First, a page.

Another winter alternative is mulled cider, or mulled apple juice: brown sugar, cinnamon, orange and rum come together to make a smell reminiscent of hot apple pie, a wonderfully appetizing aroma when the frost is on the leaves.
And beer lovers needn’t despair: Unibroue — a Quebec brewery that specializes in wonderful Belgian-style beers — makes a spiced cherry beer called Quelque Chose. When heated, as the brewery suggests, it smells like a cherry pie, tart and sweet at the same time — a hot beer drink that pleases even people who don’t normally care for beer.
Wine-based hot drinks include Glögg, Glühwein, negus, posset, bishop and other ancient steamers.
Glögg Around the Clock
Glögg (pronounced ‘gloog’) is the Scandinavian word for mulled wine, and is derived from the German word, glühwein (“Glow-Wine”). Made from sugar, cinnamon, water, orange and cloves simmered together in wine, it’s very popular with European ski fans. Not only is it warming and restorative, it can be made to a moderate alcohol content — a good thing for the active crowd. And you needn’t break the bank on the wine used: any sturdy, fruity red works well. Keep in mind though, that the wine you choose should be pleasant and fruity to start with: trying to get rid of a flawed batch or an unfortunate bottle by covering up the taste with spices and sugar doesn’t really work very well.
There are as many Glögg recipes as there are Scandinavians: the following is for the super-charged version that makes the Swedes the happiest people on earth — Julglögg!
1.5 L bottle of dry red wine
1.5 L bottle of port
500 mL bottle of aquavit (Swedish distilled spirit flavored with caraway)
10 in. (25 cm) of stick cinnamon
1 tbsp. cardamom seeds
2 dozen whole cloves
peel of one orange
1⁄2 cup raisins
1 cup blanched almonds
2 cups sugar
orange peel (for garnish)
Pour the red wine and port into a covered stainless steel or porcelain kettle. Add the cinnamon, cardamom, cloves, orange peel, raisins and almonds. Warm gently, but do not boil.
Put the sugar in a pan and soak it with half the bottle of brandy. Warm the sugar and brandy slurry over a low flame. The sugar will melt and bubble until it becomes a clear golden syrup of caramelized sugar. Caramelization is essential to the finished flavor.
Add the caramelized sugar to the spiced wine mix. Cover and let it mull for an hour. Just before serving, strain to remove the spices, add brandy to taste and serve it in a mug with a twist of orange peel.
Glühwein ist Gut, Ja!
Glühwein is a staple at wintertime German festivities, with vendors selling steaming mugs to shivery skaters and festival-goers. Usually a bottle of German red wine is used, but that can be hard to obtain in North America. (Germany actually makes a significant amount of red wine, but they seem to drink it all themselves.) Good choices might be Lemberger or a fruity Pinot Noir. This recipe is fast, easy, and keeps well in a thermos or crock-pot, for hours — not that it usually lasts that long on cool days!
1⁄2 cup water
1⁄2 cup sugar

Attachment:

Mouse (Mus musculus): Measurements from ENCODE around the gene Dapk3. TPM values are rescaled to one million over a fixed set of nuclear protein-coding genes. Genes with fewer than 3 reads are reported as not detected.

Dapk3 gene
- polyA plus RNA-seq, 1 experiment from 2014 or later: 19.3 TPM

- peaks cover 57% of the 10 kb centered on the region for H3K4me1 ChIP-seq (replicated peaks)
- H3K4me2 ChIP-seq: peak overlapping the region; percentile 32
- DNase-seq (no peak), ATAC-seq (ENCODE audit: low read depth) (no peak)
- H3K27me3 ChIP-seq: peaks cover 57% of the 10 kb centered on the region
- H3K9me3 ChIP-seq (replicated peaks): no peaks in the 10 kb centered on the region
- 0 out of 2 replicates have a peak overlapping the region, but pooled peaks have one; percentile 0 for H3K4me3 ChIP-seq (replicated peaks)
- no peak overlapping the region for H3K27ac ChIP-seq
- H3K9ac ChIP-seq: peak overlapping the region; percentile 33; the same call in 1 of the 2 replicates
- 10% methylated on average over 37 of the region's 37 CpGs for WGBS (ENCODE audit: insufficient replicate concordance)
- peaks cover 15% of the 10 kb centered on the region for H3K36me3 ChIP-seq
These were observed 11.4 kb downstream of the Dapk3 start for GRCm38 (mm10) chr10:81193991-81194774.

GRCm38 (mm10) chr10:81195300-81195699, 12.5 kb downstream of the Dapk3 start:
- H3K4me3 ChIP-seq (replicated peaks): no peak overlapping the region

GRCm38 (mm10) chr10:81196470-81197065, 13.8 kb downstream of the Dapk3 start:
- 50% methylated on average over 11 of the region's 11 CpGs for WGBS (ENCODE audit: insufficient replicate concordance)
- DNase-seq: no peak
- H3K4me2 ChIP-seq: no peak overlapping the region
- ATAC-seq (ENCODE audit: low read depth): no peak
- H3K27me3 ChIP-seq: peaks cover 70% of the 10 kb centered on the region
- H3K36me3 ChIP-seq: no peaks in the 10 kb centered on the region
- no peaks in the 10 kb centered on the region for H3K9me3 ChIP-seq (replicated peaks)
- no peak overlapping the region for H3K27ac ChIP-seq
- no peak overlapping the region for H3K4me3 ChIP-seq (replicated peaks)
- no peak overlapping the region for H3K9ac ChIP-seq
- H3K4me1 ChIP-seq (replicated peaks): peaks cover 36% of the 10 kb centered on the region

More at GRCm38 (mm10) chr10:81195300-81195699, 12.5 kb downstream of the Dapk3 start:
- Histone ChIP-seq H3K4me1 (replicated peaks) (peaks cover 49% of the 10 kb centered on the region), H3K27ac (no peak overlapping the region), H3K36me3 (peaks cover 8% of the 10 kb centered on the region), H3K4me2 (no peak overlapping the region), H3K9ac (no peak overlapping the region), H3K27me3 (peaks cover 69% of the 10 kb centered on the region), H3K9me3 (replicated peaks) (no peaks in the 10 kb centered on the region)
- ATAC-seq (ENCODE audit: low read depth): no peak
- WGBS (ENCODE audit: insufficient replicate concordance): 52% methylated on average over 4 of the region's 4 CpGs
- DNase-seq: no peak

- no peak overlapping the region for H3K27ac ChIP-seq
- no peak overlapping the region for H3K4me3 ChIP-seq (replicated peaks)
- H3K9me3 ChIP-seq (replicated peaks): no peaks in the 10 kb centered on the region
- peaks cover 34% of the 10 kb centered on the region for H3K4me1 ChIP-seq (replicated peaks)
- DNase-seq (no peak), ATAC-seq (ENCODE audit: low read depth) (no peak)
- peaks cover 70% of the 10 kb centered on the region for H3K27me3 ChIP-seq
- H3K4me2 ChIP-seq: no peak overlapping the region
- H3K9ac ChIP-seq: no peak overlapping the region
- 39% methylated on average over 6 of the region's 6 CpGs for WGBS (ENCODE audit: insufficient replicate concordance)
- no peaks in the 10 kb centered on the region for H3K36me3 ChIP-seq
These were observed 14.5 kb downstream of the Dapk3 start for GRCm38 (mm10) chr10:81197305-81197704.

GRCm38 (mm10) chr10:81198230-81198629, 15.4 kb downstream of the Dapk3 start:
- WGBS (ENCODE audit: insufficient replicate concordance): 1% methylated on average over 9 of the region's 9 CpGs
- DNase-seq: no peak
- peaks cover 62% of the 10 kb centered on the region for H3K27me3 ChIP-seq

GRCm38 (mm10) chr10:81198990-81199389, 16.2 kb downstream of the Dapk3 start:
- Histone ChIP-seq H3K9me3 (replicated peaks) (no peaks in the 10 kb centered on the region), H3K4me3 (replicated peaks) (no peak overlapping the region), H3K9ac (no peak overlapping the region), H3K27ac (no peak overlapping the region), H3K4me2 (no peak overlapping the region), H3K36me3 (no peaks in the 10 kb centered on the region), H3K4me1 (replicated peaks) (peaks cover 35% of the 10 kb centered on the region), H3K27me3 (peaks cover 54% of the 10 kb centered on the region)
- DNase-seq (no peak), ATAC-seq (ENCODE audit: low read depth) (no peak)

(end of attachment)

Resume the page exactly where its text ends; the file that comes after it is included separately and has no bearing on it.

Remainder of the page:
2 whole cloves
2 cinnamon sticks
1 bottle of red table wine (Merlot, Shiraz or other
Mix water, sugar, cinnamon, cloves and the juice of the orange together in a heavy pot. Bring up to heat, but do not boil. Add the orange peel and simmer for 15 minutes. Serve immediately in pre-heated mugs. This mixture can be kept warm in a crock-pot, or on a coffee warmer (covered) for several hours, and can be successfully reheated the next day.
(A bartender’s tip on perfect hot drinks: one thing that separates regular hot drinks from spectacular ones is heat: a shot of room-temperature alcohol and a cold mug can drop the mixture by as much as 15 °F (~8 °C) from serving temperature, making even delicious drinks seem weak or stale. Good mixologists know this, and pre-heat their mugs with boiling water, or a blast from the steam frother on the espresso machine.)
Name That Negus
Negus is a variation on the theme of spiced and heated wine. Sharing a name with the Amharic word for governor in Ethiopia, it was actually named after Francis Negus, an officer of the British Royal Court in the 1700’s, who mixed a mean batch, apparently. As he was Master of the Hounds for the court, he may have needed a drink at the end of a day of hunting. Looking at the recipe, however, one suspects he might have simply been clearing the dregs out of the drinks cupboard at the end of the night!
2 oz. LBV port
1 oz. claret
1 oz. sparkling Burgundy wine
1 tsp. brandy
2 oz. water
1 pinch nutmeg
1 tsp. sugar
Slice the lemon thinly, add all ingredients and bring to a simmer. Serve immediately in sturdy heat-proof cups.
“. . . my wife and I, it being a great frost, went to Mrs. Jem’s, in expectation to eat a sack-posset . . .”—Samuel Pepy’s diary, January 5th, 1660
Posset is the name for a drink made with milk, curdled with strong ale or wine, and usually spiced. It was often made with sack, a fortified white wine from Spain or the Canary Islands. Sack was immensely popular in the 16th and 17th Centuries. Sir John Falstaff praised it extensively in Shakespeare’s Henry IV and it would probably mostly resemble bargain-price sweet sherry to modern tastes.